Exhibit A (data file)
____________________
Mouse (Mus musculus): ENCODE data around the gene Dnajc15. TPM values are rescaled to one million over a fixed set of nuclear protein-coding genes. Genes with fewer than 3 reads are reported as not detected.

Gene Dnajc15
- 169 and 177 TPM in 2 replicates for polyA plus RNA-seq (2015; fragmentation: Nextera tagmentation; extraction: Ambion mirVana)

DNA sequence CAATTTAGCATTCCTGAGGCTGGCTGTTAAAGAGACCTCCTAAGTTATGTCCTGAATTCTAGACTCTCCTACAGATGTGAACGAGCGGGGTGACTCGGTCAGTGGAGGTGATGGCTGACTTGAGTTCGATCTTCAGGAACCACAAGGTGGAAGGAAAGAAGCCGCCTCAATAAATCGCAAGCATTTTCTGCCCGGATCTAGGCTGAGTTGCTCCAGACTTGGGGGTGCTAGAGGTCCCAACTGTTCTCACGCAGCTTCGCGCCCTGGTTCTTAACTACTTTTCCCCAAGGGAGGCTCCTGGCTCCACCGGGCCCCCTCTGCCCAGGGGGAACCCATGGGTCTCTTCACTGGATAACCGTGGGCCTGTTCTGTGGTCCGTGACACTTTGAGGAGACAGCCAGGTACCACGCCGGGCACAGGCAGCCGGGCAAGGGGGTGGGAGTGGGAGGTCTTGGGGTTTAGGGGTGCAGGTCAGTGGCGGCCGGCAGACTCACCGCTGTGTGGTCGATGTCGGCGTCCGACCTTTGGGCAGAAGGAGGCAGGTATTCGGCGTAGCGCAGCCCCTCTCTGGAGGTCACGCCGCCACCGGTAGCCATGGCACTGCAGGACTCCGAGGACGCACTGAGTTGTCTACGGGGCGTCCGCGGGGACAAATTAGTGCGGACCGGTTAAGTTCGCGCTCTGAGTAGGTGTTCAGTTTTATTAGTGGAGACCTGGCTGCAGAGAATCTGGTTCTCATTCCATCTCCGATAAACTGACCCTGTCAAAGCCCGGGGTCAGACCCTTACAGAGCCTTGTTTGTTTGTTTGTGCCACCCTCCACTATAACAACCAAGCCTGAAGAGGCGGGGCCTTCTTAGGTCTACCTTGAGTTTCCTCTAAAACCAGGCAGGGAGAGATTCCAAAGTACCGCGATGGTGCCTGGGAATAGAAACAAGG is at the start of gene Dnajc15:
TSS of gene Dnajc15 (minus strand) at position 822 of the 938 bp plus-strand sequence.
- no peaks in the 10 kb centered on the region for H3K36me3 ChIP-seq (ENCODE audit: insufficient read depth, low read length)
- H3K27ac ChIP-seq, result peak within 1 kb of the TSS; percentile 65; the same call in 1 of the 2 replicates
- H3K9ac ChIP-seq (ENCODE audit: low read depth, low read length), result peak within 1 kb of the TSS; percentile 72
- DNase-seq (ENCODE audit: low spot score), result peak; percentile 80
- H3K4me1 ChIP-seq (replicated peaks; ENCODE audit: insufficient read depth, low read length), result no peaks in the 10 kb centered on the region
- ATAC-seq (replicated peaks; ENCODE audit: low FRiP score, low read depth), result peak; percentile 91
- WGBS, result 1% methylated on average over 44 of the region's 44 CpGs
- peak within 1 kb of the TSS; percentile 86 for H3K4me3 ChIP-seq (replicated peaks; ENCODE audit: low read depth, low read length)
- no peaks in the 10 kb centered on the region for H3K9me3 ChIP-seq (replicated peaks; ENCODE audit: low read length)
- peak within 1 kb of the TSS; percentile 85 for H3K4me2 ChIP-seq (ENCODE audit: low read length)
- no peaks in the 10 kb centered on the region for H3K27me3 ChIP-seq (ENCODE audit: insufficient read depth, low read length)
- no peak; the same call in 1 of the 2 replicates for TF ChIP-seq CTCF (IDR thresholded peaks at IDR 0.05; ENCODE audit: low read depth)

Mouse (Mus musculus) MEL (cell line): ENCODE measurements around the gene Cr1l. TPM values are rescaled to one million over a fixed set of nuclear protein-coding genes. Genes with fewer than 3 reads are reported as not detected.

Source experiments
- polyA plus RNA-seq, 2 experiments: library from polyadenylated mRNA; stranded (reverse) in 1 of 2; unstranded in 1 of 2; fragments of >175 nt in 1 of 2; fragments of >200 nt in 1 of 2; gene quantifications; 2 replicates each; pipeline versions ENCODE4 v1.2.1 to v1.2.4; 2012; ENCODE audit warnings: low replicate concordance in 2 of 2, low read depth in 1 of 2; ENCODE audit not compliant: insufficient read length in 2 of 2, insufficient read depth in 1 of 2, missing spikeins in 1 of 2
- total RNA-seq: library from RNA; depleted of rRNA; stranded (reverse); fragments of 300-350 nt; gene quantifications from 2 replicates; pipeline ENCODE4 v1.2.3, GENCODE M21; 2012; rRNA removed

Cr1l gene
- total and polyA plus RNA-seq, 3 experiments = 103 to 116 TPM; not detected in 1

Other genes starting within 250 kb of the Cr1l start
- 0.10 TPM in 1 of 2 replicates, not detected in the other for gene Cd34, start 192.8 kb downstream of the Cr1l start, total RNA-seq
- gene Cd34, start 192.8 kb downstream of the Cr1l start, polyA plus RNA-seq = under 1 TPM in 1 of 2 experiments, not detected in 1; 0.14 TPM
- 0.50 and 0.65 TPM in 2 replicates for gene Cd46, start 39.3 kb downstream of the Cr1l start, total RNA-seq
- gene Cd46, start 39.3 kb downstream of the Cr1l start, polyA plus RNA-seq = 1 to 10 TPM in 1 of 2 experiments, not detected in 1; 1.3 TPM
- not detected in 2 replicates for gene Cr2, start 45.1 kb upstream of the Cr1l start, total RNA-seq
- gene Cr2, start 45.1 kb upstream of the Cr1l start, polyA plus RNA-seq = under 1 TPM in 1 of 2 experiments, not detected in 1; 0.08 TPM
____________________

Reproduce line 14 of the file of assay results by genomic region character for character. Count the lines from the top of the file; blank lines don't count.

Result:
- no peaks in the 10 kb centered on the region for H3K9me3 ChIP-seq (replicated peaks; ENCODE audit: low read length)